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Granny D: reward the good, and change will come

Doris Haddock, 93, brings her message of activism to Hood River

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Nearly every golf cart was in use at last Saturday's Founder's Cup, with 34 teams taking to the Indian Creek greens.

Wearing her trademark straw hat and looking for all the world like a sweet little old lady, Doris Haddock, or Granny D as she is more widely known, is a force to be reckoned with.

The description fits well enough, given her sweet demeanor, 5-foot stature, and age of 93, but she has the mind and the inner fire to match any youthful person, along with the wisdom that comes with living through those ninety-plus years of United States history.

Granny D spoke Saturday evening to a crowd of nearly 100 at Riverside Community Church, warning that, “This is a very critical time — much more than most people realize,” when the “politics of love and the politics of fear are pitted against each other in a naked struggle that will define not only the 21st Century but centuries to come.”

Of biggest concern to her is the return to the political climate of the days of the Industrial Age, when robber barons were “destroying the economics of family farms and family businesses, corrupting our governments with great bribes and other deals, and polluting our food, our land and water and air. They tore our families apart and dragged us into the hardest of hard times.”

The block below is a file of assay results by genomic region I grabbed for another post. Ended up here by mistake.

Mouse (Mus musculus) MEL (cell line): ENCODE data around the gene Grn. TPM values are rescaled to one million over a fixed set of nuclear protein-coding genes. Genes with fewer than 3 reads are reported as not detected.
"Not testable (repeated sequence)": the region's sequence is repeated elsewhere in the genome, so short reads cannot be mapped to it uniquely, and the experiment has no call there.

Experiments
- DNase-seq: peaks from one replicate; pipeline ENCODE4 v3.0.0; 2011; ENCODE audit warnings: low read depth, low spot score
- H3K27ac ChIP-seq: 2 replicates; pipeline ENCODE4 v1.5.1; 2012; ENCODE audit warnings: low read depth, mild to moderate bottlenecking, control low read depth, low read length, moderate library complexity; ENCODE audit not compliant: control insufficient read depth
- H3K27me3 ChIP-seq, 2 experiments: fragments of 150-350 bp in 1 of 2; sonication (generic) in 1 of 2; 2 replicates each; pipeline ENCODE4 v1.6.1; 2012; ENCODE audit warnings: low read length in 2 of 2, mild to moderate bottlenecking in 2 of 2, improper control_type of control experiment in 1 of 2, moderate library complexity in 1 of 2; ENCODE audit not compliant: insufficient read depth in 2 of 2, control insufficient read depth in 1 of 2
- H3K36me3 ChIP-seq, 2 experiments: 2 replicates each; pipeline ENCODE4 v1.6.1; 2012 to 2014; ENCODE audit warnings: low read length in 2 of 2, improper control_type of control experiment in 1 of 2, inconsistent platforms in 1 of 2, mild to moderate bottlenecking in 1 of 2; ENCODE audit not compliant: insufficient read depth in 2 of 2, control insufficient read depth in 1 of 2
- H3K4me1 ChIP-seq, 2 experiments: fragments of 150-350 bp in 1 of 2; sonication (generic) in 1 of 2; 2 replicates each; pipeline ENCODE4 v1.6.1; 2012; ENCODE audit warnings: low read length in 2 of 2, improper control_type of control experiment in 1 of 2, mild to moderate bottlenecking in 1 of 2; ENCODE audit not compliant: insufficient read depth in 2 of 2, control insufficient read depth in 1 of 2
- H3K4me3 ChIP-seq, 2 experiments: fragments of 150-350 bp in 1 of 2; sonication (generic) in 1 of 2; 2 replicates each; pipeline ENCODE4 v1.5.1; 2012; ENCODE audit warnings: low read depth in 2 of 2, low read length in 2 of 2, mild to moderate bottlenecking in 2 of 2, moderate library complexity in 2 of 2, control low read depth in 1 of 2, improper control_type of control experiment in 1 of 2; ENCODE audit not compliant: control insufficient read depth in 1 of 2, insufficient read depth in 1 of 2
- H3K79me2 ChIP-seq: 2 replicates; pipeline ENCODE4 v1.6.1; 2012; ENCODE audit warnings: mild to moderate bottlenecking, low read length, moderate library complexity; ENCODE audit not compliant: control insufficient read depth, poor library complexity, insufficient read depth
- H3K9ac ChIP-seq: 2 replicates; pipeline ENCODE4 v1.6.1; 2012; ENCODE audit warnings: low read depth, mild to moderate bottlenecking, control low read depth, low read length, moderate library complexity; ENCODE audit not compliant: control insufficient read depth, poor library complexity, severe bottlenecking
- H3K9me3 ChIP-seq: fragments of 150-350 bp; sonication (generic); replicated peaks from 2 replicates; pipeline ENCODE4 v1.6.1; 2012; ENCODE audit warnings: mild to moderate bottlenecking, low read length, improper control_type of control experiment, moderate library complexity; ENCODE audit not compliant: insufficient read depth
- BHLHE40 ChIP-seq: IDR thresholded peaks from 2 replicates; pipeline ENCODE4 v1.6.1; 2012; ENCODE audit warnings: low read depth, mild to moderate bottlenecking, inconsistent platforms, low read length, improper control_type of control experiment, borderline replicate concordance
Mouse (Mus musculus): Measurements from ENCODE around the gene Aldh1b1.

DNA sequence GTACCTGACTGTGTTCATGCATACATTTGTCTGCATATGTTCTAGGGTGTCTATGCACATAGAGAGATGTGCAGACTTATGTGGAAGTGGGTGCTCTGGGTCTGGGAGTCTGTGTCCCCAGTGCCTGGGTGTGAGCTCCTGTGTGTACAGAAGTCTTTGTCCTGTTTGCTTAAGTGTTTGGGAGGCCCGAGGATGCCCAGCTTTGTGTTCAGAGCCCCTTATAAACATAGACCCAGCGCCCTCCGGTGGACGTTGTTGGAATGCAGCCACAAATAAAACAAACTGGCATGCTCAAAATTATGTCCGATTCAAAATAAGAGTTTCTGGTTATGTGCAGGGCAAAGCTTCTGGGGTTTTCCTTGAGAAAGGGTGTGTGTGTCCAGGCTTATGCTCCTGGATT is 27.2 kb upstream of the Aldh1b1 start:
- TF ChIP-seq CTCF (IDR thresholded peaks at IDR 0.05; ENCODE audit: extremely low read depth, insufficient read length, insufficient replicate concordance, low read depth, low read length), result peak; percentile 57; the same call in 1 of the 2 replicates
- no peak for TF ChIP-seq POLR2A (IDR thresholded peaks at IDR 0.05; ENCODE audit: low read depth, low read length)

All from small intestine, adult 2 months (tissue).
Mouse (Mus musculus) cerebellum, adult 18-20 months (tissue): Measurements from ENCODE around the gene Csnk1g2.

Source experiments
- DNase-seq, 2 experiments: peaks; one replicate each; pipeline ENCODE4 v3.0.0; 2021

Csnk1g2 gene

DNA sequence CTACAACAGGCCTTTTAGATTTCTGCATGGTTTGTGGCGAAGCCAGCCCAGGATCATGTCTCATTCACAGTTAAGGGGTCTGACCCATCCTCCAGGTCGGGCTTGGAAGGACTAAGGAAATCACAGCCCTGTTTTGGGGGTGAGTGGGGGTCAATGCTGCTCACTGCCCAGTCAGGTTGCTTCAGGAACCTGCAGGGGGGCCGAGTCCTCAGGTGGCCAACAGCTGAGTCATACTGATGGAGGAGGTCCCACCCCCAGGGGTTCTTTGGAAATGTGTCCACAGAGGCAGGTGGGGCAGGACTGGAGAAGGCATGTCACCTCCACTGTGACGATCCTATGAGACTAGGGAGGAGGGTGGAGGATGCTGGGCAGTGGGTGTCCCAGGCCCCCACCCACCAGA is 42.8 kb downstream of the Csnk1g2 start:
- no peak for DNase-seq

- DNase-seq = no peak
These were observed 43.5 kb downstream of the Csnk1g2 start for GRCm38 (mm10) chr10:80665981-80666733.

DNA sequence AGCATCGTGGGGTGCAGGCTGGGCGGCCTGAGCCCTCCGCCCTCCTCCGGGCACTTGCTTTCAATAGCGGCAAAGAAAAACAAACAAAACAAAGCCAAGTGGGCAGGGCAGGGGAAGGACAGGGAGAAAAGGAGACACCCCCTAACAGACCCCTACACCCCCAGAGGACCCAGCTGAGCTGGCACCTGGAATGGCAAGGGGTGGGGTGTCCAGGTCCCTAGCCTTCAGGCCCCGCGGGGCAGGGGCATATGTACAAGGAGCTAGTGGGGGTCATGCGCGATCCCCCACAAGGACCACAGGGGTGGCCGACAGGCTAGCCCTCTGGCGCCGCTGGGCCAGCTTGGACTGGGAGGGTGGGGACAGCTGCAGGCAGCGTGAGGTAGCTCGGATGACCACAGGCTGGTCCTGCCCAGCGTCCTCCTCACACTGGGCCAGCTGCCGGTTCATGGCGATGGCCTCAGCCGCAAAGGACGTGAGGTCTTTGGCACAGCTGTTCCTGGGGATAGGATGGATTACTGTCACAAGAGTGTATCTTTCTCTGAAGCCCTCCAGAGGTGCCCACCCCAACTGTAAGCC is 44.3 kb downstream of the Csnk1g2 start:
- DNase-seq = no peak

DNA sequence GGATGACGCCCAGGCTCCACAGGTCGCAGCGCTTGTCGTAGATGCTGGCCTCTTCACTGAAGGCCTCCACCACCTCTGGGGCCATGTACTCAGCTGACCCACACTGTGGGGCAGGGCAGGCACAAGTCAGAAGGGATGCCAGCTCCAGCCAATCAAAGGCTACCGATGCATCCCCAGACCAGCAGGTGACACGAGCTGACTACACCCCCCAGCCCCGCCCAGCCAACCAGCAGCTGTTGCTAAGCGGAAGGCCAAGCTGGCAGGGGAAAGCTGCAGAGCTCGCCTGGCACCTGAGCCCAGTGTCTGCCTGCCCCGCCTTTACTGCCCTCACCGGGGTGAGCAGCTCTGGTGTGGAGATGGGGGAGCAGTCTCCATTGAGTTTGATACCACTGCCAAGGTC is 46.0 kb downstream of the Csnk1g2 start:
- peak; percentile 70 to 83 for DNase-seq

But, she says, “I am not talking about all corporations or all big business. Corporations of reasonable size are but groups of people. Beyond some point, however, the humanity falls away from an organization and all that is left is the will to power and profit.”

Granny D made her famous 14-month, 3,200 mile walk across the United States in 1999-2000 to bring attention to the need for campaign finance reform. She still stresses that need. But her message now is that we have the tools, both electronic and democratic, to “become the large counterbalance to these (corporate) powers that our government no longer is. By communicating and acting in concert, we can reward the good companies and keep our money clear of the worst.”

Granny D was given a standing ovation by the audience, who went on to quiz her on such things as whether a specific incident prompted her to take her walk across the U.S. (the answer was yes — learning of a $50 billion subsidy to the tobacco industry that was tacked on to a bill in the middle of the night and successfully pushed through) and what her “take” was on the recent blackout on the East Coast (“Well, we’re using too much power!”)

On Sunday Granny D took her place as the eye of the giant peace dove formed by a crowd of people at the Dove-In held at Tom McCall Waterfront Park in Portland and photographed from the sky by Mosier artist Daniel Dancer.

“I have received a number of honors but none as remarkable as that,” she said.

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